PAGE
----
Even as the Senate plows through votes on nearly two-dozen Obama nominees, at least one controversial pick is being left dangling amid objections from Republicans over an ongoing investigation into a troubled computer project.
Over the weekend, Senate Democrats canceled a procedural vote on Carolyn Colvin's nomination to lead the Social Security Administration. And on Tuesday, Republicans turned back a last-ditch effort by some Democrats to fast-track her approval. The developments are likely to push off consideration of Colvin until next year -- when Republicans control the Senate.
The delay comes after Republicans urged the Senate to wait until the investigation at her agency is resolved.
"There is a cloud hanging over her nomination and I do not believe the Senate should move forward with her confirmation until it is removed," Sen. Orrin Hatch, R-Utah, said Tuesday, as he and other Republicans objected to Democrats trying to push approval of the nomination on the floor. "It may very well be that Ms. Colvin has done nothing wrong here. ... But, we should at least be sure before we move her nomination forward."
Democratic Sen. Ben Cardin, of Maryland, acknowledged they would likely have to "start all over again" next year, as he voiced "deep disappointment."
Colvin's nomination first ran into trouble when Hatch and other GOP senators said they would try to block it while investigators look into a $300 million computer project at the agency.
The project, which doesn't work, predates Colvin's tenure -- she has been acting commissioner since Feb. 2013. But an inspector general's investigation is ongoing.
Whistleblower Michael Keegan also told FoxNews.com that he was present at a meeting of senior officials in May of this year where they decided to sit on a report detailing the problems with that project as long as Colvin's nomination for commissioner was pending.
"They hid the report," he told FoxNews.com.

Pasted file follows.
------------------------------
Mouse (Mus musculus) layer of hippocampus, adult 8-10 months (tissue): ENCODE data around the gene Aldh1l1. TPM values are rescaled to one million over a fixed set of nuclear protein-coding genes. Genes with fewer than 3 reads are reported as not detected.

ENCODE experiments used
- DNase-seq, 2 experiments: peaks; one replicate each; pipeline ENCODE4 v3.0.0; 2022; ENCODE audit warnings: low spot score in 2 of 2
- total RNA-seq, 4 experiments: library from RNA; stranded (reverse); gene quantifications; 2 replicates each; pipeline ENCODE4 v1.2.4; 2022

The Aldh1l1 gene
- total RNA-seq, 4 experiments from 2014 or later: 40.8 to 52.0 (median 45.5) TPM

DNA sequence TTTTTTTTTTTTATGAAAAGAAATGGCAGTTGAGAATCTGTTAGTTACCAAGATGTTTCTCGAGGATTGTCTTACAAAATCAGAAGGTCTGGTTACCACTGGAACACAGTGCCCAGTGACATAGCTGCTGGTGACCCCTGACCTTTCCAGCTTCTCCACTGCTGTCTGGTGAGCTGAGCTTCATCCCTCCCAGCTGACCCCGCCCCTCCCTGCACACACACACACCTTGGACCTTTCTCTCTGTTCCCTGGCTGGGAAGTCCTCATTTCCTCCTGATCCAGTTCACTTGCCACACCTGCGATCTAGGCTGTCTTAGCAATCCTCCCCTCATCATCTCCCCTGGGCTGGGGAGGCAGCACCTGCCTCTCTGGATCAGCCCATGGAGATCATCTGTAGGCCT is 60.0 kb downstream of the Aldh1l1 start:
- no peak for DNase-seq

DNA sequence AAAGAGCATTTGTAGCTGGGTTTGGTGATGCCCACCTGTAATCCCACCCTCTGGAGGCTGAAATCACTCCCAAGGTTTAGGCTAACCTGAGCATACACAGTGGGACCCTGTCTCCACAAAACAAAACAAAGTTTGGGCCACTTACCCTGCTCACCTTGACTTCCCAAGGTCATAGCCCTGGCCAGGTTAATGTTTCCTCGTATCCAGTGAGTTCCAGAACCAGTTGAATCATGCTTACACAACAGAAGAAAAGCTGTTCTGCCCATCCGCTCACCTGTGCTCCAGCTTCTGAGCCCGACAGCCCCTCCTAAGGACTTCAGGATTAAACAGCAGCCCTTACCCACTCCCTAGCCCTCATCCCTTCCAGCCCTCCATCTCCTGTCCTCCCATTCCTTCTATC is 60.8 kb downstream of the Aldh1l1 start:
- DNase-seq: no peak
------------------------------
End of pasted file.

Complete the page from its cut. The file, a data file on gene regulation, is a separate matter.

After the Senate canceled the vote on Colvin's nomination, Keegan's attorney Morris Fischer said in a statement that the move marked a "great victory for the individual citizen over government corruption."
Amid the allegations and concerns by GOP lawmakers, a Social Security spokeswoman recently told the Associated Press that Colvin "is not personally the subject of any criminal investigation."
Other controversial Obama nominees, meanwhile, are coming to a vote.
On Monday, the Senate narrowly approved Obama's nomination of Dr. Vivek Murthy to serve as U.S. surgeon general, despite opposition from Republicans and some Democrats over his support for gun control and past statements that gun violence is a public health issue.
Sen. John Barrasso, R-Wyo., said most of Murthy's career has been spent as an activist focused on gun control and other political issues, rather than on treating patients. "Americans don't want a surgeon general who might use this position of trust to promote his own personal campaign against the Second Amendment of the Constitution," Barrasso said.
Supporters said Murthy is well-qualified and noted his promise not to use the position as a bully pulpit for gun control.
Democrats also are on track to win confirmation of up to 88 of Obama's top judicial nominations this year, a total that would be the highest for any president in two decades.
FoxNews.com's Judson Berger and The Associated Press contributed to this report.